Similarly, off Semporna, the small town on the southeastern coast of Sabah known as the gateway to dive haven in Sabah, members of Women of Omadal (WAPO) strive to improve their income security, while promoting environmental awareness and protection. The association was registered in 2012 with support from WWF-Malaysia and till today, members continue to actively produce and promote handicraft, having revived weaving traditions using leaves from the pandanus palm, and exploring new designs and products to broaden their handicraft offerings. WAPO also has a dedicated unit that patrols the beaches of Omadal Island to deter turtle poaching activities.

4. Join Green Semporna for environmental conservation initiatives

Located just 20 minutes from the internationally-known Sipadan Island is Mabul, a dive destination that attracts both international and local divers intrigued by rare and unique macro critters. Unfortunately, the high number of tourists drawn to its shores and waters put ecological pressure on the island, making it crucial to increase the island’s resilience towards the ever growing demand on its resources and climate change.

Local fishing craft
Local fishing craft

Recognising this, Green Semporna was created as a platform to empower the youth and local community to engage in a range of environmental conservation initiatives. Volunteers actively rehabilitate corals, improve their leadership skills through training, learn the art of film-making to share their community stories, seek solutions to Mabul’s water shortage issues, and more!

5. Restore coral reefs off Semporna with TRACC

Approximately 30 kilometres northeast of Semporna is Pom Pom Island, the base for the Tropical Research And Conservation Centre, or TRACC, an organisation dedicated to protecting sea turtles and restoring damaged coral reefs. Programmes run by TRACC range from two weeks to over four months and can include activities such as creating artificial reefs to restore ecological functionality, conducting scientific research and surveys to gain a holistic view of the marine environment, removing crown-of-thorns starfish to allow damaged reefs to survive and grow, and much more. A stellar programme if you’re keen on actively restoring reefs, and if you’re not yet a certified diver, TRACC offers PADI courses to get you going.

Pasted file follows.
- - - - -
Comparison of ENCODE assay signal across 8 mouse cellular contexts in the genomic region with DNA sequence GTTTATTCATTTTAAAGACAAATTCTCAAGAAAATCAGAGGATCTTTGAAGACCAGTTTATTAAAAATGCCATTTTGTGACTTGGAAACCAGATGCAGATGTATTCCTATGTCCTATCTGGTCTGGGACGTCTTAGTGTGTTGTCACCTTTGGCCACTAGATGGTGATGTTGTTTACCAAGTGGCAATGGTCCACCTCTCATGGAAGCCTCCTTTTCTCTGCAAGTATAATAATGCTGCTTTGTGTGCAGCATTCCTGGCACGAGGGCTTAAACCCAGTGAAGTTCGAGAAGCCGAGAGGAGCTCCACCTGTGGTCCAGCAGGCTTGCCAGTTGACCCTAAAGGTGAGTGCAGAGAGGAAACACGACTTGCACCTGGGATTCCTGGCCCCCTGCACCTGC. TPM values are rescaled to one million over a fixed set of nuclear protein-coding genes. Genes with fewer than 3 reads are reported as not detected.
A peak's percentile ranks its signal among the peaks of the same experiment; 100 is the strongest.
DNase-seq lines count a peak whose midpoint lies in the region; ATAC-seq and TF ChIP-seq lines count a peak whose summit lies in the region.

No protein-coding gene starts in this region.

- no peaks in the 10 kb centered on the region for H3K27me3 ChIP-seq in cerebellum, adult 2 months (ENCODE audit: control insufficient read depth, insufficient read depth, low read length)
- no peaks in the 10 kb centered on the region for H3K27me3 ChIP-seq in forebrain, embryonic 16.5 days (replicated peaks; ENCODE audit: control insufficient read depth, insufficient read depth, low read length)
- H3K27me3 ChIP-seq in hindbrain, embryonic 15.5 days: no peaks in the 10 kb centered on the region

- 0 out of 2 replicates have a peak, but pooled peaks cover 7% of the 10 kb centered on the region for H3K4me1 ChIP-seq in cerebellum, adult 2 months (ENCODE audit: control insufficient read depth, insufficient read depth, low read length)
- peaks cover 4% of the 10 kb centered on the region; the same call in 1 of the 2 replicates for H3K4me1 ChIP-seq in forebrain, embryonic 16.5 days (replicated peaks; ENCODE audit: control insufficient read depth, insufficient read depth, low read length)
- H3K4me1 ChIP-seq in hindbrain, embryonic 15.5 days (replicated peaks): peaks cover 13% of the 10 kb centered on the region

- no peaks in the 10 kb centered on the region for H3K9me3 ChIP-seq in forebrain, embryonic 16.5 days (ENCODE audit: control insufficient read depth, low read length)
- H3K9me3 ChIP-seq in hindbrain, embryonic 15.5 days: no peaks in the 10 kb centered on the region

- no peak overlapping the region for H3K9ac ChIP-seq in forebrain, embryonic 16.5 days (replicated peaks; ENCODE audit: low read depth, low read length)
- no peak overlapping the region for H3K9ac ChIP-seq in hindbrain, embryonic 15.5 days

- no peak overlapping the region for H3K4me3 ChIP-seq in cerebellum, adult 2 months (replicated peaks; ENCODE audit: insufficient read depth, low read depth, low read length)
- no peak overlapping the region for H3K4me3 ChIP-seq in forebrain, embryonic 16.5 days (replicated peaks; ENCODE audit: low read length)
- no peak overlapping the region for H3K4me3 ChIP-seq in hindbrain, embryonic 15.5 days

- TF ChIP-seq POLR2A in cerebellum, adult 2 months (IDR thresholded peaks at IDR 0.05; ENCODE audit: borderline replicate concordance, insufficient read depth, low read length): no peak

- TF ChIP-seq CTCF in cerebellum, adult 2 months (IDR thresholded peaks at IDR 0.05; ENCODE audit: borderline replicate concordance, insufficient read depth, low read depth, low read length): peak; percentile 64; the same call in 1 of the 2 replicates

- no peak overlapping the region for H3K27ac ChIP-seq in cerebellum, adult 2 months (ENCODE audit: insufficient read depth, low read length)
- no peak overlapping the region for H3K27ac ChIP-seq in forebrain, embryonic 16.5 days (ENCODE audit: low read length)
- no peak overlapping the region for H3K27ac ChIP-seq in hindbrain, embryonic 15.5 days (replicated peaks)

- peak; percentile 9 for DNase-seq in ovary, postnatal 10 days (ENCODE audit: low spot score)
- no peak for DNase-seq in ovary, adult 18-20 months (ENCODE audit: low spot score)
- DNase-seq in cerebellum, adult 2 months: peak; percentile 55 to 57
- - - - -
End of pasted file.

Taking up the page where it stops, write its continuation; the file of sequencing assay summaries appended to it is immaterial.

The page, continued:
Did you know?

Clownfish are not great swimmers. They mostly hide in anemones, and when they do venture out, their swimming patterns are very erratic. They eat dead anemone tentacles, plankton, molluscs, zooplankton, phytoplankton, small crustaceans and various algae.


6. Visit a Marine Protected Area: Sugud Islands Marine Conservation Area

Last, but not least, is Sugud Islands Marine Conservation Area, a site on the east coast of Sabah comprising the islands of Lankayan, Billean and Tegapil. SIMCA is privately managed by Reef Guardian, whose ultimate aim is to balance the needs of tourism and conservation. Dedicated teams monitor turtle nesting activities, promote turtle conservation awareness amongst its visitors and carry out reef surveys to monitor the health of the reefs. In addition, the enforcement of fishing restrictions allow fish populations to thrive, both within and beyond the boundaries of the conservation area.

Turtle chilling out under an overhang
Turtle chilling out under an overhang

You might also be interested to know that close to SIMCA is Turtle Islands Park, a marine park gazetted in 1977. Visitors to Selingan Island, one of the three islands that form the park, are fortunate to see turtles nesting on a daily basis and have the opportunity to participate in their Turtle Adoption Programme.

In summary

It’s in your hands. No action is too small. No effort goes unappreciated. Adapting the age-old saying, apart from your footprints, we invite you to leave a positive impact on our reefs. And no, we’re not suggesting that you step on our corals! See you in Sabah.

Photographs by MERC, Reef Check Malaysia, Norcy BeautyLab, Roziah Jalalid/WAPO, Green Semporna, Robin Philippo/TRACC Borneo, Achier Chung/Reef Guardian and Gavin Jolis/WWF-Malaysia

This article was originally published in Scuba Diver ANZ #51

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Picture of Mark Evans
Mark Evans
Scuba Diver's Editorial Director Mark Evans has been in the diving industry for nearly 25 years, and has been diving since he was just 12 years old. nearly 40-odd years later and he is still addicted to the underwater world.